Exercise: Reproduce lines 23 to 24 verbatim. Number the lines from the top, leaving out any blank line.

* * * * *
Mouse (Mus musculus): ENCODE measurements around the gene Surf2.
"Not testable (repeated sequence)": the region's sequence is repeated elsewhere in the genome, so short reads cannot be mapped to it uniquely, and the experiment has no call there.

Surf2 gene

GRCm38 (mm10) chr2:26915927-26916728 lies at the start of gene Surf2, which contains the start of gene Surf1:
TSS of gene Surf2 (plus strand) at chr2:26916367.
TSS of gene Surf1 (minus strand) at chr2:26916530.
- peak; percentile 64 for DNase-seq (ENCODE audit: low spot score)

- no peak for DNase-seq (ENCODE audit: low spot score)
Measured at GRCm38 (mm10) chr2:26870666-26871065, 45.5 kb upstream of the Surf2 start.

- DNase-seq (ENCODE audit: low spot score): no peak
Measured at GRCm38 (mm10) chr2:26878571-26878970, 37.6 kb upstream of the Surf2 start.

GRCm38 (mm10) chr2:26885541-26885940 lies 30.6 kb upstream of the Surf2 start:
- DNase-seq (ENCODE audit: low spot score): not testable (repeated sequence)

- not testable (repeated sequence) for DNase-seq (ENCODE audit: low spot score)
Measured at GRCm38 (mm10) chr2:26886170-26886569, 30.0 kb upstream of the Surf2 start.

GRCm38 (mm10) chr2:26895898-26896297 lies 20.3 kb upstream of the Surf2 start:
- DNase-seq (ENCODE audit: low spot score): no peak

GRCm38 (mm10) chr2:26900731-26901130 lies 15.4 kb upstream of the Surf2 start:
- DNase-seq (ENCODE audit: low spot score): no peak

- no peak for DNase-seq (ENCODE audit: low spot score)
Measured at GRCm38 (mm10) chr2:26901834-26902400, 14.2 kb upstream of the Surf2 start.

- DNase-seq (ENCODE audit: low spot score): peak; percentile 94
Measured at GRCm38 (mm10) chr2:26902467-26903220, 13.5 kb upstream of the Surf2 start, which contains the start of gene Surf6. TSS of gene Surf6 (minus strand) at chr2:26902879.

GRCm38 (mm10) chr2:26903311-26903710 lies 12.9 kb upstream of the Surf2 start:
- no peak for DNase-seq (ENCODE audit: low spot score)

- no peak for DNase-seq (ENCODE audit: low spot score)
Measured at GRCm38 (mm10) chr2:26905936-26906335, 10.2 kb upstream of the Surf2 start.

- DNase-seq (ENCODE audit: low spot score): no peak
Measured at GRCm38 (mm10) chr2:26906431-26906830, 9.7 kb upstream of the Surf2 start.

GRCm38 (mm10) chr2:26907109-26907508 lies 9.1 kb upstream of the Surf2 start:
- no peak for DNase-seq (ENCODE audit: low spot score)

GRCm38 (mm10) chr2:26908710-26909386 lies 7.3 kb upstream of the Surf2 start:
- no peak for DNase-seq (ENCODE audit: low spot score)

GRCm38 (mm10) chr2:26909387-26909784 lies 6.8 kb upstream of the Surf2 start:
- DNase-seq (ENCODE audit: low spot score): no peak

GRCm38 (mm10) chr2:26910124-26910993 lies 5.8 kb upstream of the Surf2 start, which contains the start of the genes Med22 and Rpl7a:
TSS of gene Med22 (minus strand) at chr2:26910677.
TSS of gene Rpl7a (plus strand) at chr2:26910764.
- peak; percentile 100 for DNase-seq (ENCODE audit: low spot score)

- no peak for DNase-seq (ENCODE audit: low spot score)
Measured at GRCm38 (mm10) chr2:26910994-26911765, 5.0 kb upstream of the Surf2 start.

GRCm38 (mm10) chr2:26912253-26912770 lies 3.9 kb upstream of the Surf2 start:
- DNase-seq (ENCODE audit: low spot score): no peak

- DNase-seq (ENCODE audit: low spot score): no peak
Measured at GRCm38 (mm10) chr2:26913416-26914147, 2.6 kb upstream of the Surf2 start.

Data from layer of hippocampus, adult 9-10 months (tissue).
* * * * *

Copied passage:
Measured at GRCm38 (mm10) chr2:26902467-26903220, 13.5 kb upstream of the Surf2 start, which contains the start of gene Surf6. TSS of gene Surf6 (minus strand) at chr2:26902879.

GRCm38 (mm10) chr2:26903311-26903710 lies 12.9 kb upstream of the Surf2 start: